Teens can also submit poems for publishing.  The site is extensive and deals with real life issues that teens face - from the sorrow over a loved one's death, feelings depression, coping with serious illness, the impact of bullying to coping with betrayal.  This site also includes teaching resources.

Poetry Foundation has an extensive list of websites that both teachers and students can use to celebrate National Poetry Month!  You can find audio files of poems being read out loud, lesson plans, instructional resources, and even informational links to nationwide poetry celebrations and festivals. Feel free to skip to Poetry Foundation's Poetry for Teens as an additional resource for your students to use, select poems to read, and to analyze.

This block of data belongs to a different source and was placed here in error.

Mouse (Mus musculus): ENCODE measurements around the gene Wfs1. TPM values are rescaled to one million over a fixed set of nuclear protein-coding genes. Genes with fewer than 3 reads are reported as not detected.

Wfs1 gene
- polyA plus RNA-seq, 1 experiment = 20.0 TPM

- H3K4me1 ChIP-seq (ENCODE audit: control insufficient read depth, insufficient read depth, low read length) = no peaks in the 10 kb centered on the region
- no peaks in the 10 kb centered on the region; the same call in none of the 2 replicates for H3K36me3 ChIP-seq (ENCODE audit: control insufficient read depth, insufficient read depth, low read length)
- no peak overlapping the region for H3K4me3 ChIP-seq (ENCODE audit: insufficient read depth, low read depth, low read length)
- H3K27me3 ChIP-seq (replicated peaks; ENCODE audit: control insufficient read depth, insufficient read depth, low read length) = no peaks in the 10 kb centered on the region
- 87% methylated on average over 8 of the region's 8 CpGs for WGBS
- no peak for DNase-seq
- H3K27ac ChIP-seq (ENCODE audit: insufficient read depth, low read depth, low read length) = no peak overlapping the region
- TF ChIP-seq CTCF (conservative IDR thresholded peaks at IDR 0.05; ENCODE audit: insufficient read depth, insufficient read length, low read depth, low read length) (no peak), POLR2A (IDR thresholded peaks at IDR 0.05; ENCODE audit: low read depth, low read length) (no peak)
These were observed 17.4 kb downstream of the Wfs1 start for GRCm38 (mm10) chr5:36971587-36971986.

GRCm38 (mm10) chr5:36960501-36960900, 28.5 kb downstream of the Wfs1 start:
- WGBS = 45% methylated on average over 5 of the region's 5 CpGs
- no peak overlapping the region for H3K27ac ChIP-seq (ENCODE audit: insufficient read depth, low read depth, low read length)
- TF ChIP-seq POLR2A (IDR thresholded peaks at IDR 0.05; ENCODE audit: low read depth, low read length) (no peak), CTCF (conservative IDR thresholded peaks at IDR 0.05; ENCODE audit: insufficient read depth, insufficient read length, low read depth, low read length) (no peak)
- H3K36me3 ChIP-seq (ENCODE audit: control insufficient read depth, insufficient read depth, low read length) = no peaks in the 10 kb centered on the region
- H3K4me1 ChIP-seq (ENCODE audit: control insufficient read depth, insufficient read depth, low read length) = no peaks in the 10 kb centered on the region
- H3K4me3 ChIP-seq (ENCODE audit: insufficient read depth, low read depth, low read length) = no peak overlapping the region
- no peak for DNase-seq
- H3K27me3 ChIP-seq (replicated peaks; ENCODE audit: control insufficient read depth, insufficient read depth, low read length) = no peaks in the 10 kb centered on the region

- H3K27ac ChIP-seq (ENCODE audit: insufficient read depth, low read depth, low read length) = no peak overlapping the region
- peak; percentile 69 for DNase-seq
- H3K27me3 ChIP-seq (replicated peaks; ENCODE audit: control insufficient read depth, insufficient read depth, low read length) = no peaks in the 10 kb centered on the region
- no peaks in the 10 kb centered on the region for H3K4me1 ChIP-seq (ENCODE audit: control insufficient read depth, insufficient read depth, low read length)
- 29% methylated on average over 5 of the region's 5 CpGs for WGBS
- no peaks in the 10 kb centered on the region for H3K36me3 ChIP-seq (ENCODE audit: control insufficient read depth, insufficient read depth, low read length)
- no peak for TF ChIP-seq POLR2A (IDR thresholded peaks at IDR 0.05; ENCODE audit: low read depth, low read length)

Includes a Poem a Day, Poem in Your Pocket activity, 30 Ways to Celebrate, lesson plans, Dear Poet Project, and more!

How to Read a Poem


Young adults who write, recite, (and in a sense, perform) their own poetry have been trending on social media for the past few years.  Tap into your own students' interests by giving them the opportunity to do the same.  Poetry Out Loud is a great starting point!  Poetry Out Loud's site includes a video series on how to recite a poem. This includes using your eyes, facial expression, physical presence, and voice. The site features yearly contest winners and videos for your students to enjoy.  


What about a site that features poetry both recited AND written by young adults?

Poetry Slam